The quotation above might seem ironic or what intellectuals refer to as a paradox: two opposites existing simultaneously but seeming to be a scientific impossibility like doing more things in less time or "pre-boarding" an airplane. (How exactly does one get on the plane before he or she gets on the plane?) But alas, these are the breaks and shakes life often grants us.
I often think of how many things, situations, etc. are made ever the more meaningful by even the slightest adversity. Say for instance sports were easy. Would we still play them? If the New York Yankees really did literally "win all the time" oh how boring that would be -- or at very least the other team would want to jump into a jagged Nintendo-esque, spike-filled canyon. But I digress. The more practical point: any lack forces one to look harder for that "other means." I can't drive to work, but I can work from home. There are those who cannot with any stretch of normal range sing, but they may be superlative poets and rappers. (God knows Bob Dylan made a golden goose out of whining and baahing like a fatigued horned beast at a drawbridge in Narnia.) And when the Japanese were left without scissors, origami was perfected. Let's be honest, if had never had Cerebral Palsy, I would never have become the wheelchair philosopher that you barely know but really want to like.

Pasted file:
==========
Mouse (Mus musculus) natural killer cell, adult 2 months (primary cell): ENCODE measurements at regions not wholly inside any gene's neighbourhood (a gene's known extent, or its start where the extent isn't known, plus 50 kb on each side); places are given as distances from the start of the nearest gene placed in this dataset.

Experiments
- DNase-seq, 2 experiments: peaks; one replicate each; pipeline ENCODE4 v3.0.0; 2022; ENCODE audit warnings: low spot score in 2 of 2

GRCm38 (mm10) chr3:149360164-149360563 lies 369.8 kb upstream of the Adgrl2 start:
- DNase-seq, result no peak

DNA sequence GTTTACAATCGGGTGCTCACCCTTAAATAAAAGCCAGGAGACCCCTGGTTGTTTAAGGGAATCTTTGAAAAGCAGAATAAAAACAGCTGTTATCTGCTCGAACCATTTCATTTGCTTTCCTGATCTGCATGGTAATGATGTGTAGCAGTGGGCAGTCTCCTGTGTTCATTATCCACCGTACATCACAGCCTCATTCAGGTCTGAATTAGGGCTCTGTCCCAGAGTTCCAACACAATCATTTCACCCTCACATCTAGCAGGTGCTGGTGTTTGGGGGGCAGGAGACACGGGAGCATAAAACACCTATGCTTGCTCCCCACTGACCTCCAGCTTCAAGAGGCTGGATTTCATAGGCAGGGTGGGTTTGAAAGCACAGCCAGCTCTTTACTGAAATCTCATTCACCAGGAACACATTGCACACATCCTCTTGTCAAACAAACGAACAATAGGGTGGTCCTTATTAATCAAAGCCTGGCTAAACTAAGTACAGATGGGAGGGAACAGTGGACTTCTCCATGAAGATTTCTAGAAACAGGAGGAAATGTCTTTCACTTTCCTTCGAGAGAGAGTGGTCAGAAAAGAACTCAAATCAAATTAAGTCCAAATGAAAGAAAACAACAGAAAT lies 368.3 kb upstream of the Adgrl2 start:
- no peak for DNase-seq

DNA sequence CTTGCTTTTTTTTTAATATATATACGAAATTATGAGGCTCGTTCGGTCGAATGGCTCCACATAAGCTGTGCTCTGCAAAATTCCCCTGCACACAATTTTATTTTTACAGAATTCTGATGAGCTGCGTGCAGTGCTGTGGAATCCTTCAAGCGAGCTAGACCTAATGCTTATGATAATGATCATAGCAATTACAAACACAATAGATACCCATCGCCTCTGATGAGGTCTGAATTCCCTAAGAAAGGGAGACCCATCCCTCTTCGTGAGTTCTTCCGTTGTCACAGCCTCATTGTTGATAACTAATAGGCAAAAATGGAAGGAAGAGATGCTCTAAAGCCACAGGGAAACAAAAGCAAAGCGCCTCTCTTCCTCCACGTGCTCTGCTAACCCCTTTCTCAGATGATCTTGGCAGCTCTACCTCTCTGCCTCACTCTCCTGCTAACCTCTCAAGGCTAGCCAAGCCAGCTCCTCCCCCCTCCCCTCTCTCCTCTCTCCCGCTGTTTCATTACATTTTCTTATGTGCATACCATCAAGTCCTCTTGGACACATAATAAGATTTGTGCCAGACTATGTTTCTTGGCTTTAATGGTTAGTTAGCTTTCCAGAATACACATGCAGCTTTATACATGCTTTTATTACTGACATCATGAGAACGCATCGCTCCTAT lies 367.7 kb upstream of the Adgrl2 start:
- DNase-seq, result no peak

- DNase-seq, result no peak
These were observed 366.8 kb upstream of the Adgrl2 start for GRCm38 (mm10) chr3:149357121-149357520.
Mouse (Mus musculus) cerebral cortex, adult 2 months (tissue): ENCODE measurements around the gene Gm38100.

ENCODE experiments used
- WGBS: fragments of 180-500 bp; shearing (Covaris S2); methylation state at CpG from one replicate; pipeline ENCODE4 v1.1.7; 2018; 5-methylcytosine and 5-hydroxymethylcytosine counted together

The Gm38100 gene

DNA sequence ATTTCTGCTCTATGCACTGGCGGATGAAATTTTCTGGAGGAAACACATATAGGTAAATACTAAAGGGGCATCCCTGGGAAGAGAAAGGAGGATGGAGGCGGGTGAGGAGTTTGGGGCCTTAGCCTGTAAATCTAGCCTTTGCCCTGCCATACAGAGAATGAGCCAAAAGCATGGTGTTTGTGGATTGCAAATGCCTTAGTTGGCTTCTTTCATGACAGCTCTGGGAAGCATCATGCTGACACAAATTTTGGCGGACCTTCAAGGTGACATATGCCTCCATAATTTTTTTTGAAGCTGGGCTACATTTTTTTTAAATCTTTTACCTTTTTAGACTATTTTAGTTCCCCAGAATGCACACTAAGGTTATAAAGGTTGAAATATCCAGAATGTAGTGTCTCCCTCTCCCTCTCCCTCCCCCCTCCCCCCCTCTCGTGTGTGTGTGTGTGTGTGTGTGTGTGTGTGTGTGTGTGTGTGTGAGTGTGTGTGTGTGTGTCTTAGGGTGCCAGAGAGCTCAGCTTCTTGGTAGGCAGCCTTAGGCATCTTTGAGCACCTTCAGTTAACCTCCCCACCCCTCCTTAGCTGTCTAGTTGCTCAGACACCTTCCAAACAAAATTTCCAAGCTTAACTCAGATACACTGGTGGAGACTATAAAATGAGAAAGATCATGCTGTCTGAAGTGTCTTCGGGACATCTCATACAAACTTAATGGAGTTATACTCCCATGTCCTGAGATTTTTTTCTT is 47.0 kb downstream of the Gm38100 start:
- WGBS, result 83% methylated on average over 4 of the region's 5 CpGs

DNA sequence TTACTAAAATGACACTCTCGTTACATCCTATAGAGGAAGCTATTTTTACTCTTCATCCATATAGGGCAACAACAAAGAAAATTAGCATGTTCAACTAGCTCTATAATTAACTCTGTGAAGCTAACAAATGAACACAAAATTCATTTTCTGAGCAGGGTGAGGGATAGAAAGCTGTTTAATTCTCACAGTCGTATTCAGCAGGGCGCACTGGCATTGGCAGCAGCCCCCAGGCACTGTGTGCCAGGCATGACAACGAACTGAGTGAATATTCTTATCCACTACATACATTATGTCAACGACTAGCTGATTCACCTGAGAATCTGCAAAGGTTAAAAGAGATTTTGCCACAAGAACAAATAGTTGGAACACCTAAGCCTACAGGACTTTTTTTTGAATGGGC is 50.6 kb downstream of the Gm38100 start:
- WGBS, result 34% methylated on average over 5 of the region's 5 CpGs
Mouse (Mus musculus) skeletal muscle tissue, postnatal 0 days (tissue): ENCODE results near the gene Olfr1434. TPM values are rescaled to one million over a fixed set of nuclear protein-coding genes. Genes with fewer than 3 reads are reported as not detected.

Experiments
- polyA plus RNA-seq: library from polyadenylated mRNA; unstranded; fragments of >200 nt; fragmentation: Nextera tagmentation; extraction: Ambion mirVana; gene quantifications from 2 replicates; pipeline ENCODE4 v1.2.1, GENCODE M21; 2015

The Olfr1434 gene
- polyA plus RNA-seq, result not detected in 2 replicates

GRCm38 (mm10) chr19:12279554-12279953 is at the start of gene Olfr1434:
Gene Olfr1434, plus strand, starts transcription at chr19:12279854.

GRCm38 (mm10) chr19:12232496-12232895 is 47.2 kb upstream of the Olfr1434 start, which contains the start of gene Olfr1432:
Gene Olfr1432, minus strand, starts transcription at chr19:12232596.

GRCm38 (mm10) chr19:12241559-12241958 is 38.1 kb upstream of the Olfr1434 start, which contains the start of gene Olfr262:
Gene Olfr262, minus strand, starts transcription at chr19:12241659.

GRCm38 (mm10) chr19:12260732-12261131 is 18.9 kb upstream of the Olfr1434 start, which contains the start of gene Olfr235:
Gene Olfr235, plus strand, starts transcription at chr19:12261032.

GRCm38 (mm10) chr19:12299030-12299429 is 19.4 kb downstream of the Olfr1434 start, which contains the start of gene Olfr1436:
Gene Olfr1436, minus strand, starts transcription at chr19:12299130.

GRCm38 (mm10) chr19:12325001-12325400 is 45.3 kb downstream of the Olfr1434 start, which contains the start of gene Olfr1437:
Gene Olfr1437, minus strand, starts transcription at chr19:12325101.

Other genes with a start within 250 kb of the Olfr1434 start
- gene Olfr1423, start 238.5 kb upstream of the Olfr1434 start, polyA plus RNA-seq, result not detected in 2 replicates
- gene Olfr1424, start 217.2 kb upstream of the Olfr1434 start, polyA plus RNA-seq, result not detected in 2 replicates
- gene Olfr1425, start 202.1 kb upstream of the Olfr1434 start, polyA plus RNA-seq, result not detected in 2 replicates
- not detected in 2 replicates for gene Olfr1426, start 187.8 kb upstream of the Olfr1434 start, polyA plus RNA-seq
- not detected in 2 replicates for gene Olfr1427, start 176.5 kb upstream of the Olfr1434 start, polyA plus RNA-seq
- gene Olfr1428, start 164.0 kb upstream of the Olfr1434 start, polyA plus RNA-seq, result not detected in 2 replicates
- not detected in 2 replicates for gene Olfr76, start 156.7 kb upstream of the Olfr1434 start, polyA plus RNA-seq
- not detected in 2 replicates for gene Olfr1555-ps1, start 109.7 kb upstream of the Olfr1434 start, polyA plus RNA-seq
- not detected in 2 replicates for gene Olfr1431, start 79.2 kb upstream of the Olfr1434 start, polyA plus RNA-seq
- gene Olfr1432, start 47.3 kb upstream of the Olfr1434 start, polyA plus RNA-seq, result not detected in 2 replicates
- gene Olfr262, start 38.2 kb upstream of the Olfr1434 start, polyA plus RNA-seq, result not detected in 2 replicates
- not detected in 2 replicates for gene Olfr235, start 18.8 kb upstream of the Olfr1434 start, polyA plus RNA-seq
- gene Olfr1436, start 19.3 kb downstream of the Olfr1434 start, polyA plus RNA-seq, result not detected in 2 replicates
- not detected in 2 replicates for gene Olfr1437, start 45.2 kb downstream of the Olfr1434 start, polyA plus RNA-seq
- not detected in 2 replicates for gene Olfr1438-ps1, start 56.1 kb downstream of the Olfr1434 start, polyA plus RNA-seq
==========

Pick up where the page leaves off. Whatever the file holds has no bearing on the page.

Today's moral: find out what you suck at and do the opposite (or suck in a really grandiose, ebullient, illuminating, verve-filled, pointed yet virilely capricious way -- and get a dictionary for reading this blog. :))